As the languid days of summer approach and the art of lingering returns, the mind wants its own long, restorative drinks of lemonade. The beach, the bench, the lawn, the hammock – suddenly new reading rooms open themselves and allow the space to reconnect with great minds whose writing brings the tender wounding that inspires compassion. Here is a collection of books that are at once sobering and heartening, and because of this, leave their readers with the responsibility of action. All three books can be excerpted into the humane education classroom, but they also provide the broader factual platforms that give teachers (or any concerned citizens) an edifying background.
Garbology: Our Dirty Love Affair with Trash (2012), by Edward Humes
This book offers the kinds of shocking statistics you would expect: Americans produce somewhere around 102 tons of garbage in their lifetimes – each, about 7 pounds per person, per day; the highest point in Delaware was said to be at the top of a landfill; “Garbage Mountain” in Los Angeles is such a large operation that remote-control drone airplanes fly around it to “buzz” the convening seagulls. But this book offers more than a bludgeoning of stats or a castigation of litterbugs – its perspective is wide enough to question the economic machine that has brought us to this point of consumption. Yes, it will raise the ire of anyone who cares about open space, water quality, and poorer communities that inherit richer people’s trash. Yet, as the Pulitzer Prize-winning Humes weaves his narrative around history lessons, “upcylers,” who make new things from trash, and a family whose entire yearly waste can fit in a Mason jar, the grumbles turn into important questions: How can we climb out of this waste stream? How can my behavior influence others? Why can’t all communities recycle like San Francisco? As such, this book offers great fodder for classroom thinking.
Eaarth: Making a Life on a Tough New Planet (2010), by Bill McKibben
There is no getting around the stark thesis of this book: “The earth that we knew – the only earth that we ever knew – is gone.” We may as well call our new planet “Eaarth,” McKibben says. A dozen books after his 1989 The End of Nature, one of the earliest proclamations of global warming, he strings anecdotes of fierce typhoons and hurricanes, acidification of oceans, raging forest fires, and summons a call to action.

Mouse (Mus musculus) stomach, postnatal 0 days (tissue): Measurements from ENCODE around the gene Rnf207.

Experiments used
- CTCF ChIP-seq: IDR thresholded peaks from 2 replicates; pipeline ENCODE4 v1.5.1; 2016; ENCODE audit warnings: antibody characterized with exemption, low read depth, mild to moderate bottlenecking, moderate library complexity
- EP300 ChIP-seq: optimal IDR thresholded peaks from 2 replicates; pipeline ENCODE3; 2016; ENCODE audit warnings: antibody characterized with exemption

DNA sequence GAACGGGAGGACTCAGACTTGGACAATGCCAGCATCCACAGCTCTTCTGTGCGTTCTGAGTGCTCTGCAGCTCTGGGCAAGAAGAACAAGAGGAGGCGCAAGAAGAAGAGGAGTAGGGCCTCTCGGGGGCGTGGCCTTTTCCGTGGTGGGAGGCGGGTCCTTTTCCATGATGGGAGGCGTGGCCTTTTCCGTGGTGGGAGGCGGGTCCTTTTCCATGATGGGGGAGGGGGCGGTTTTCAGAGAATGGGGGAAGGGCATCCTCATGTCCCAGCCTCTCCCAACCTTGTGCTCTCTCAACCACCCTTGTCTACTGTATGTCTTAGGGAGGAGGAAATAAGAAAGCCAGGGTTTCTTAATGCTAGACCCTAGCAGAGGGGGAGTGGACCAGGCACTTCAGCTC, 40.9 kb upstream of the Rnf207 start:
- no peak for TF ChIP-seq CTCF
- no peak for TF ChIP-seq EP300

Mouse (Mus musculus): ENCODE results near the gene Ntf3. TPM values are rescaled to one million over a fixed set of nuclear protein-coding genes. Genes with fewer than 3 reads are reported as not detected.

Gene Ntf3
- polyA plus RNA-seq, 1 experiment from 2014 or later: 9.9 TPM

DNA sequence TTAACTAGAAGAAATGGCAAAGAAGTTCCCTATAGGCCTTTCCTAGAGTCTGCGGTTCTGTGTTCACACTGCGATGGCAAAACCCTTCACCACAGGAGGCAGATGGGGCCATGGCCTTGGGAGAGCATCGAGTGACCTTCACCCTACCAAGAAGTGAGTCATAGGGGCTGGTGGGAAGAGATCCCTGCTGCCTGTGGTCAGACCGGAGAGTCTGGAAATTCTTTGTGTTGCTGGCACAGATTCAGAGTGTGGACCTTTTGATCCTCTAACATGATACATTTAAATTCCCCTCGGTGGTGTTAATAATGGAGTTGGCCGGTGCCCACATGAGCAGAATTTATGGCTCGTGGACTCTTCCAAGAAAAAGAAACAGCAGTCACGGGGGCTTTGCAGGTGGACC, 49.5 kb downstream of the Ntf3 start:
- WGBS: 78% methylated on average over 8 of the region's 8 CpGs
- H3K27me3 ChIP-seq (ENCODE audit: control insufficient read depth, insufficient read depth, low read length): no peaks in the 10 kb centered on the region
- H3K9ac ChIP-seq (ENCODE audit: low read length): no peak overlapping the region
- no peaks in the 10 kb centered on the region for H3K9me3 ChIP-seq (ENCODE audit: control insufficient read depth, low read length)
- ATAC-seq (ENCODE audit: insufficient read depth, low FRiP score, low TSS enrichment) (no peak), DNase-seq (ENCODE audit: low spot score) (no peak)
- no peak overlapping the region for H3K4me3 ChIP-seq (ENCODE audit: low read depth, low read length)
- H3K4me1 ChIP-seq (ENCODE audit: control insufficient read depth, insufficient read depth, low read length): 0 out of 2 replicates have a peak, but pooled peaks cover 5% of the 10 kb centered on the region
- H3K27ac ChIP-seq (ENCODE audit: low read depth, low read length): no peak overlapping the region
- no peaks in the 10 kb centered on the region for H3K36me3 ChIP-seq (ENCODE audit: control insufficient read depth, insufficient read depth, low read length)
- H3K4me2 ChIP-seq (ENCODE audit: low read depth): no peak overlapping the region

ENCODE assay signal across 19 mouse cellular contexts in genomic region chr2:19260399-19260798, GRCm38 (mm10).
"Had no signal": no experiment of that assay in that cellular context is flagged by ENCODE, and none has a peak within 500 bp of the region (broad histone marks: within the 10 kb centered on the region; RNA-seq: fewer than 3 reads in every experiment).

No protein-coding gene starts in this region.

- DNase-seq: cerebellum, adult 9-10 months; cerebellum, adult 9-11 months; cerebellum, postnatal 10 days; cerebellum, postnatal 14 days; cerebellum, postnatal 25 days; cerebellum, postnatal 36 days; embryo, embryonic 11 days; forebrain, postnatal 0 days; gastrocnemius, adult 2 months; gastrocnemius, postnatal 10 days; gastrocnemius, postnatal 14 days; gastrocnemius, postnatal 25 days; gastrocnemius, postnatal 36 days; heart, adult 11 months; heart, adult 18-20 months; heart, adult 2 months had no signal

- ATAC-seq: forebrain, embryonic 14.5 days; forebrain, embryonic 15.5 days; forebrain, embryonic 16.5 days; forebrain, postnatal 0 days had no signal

If you can weather the sobering planetary diagnosis McKibben and his retinue of research lays bare, and you can contend with the denialists – “44 percent of Americans believe that global warming comes from ‘long-term planetary trends’ and not the pumps at the Exxon station” – you will get to the tender directive of this book. Living on this new planet, he says, will take far more than using cloth bags and carpooling; it requires a whole new conception of daily life that involves less consumption and more reliance upon communities. More than the sum of its bleakness, Eaarth offers vital solutions. McKibben, who has seen so much of the world though his political action group, 350.org, sees a world beyond the shipping and packaging of industrialism. He sees the resurgence of local communities, the library concept extended to things like cars and tools, and the return to simple living. For both its truth and creative optimism, it’s a worthy 270 pages of time.
The China Study (2004), by T. Colin Campbell, with Thomas M. Campbell II
In 1983, T. Colin Campbell, with his fellow researchers at Cornell University, and teams from the Chinese Academy of Preventive Medicine, and the University of Oxford, began a long-term project that surveyed over 10,000 adults representing 2,500 counties across rural China and Taiwan. With the detail to honor the scope of this research, yet the accessible language that makes this one of the best-selling health books of all time, Dr. Campbell and his son lay out the results of this study.
Briefly, they reveal the startling connections between consumption of animal-based proteins and cancer, diabetes, autoimmune diseases, heart disease, obesity, osteoporosis, and degenerative brain disease. This is not a fleeting paean to veganism, in the template of other popular diet books: Dr. Campbell refuses to accept any finding without studying it in his lab and seeing the results. The book is divided in four parts: the first details the nature and results of the China Study itself; the next enumerates the relation of diet and disease; the next is called “The Good Nutrition Guide” and the last section, “Why Haven’t You Heard This Before?” explores the stubborn links between Big Medicine, politics, and the economy. The case for a truly vegetarian lifestyle (he quibbles with “vegetarians” who eat eggs and cheese) is not made ethically here, unless you consider it ethical to be healthy. This book provides the actual answers to so many mysteries of diet that are not talked about enough, and certainly not in schools.
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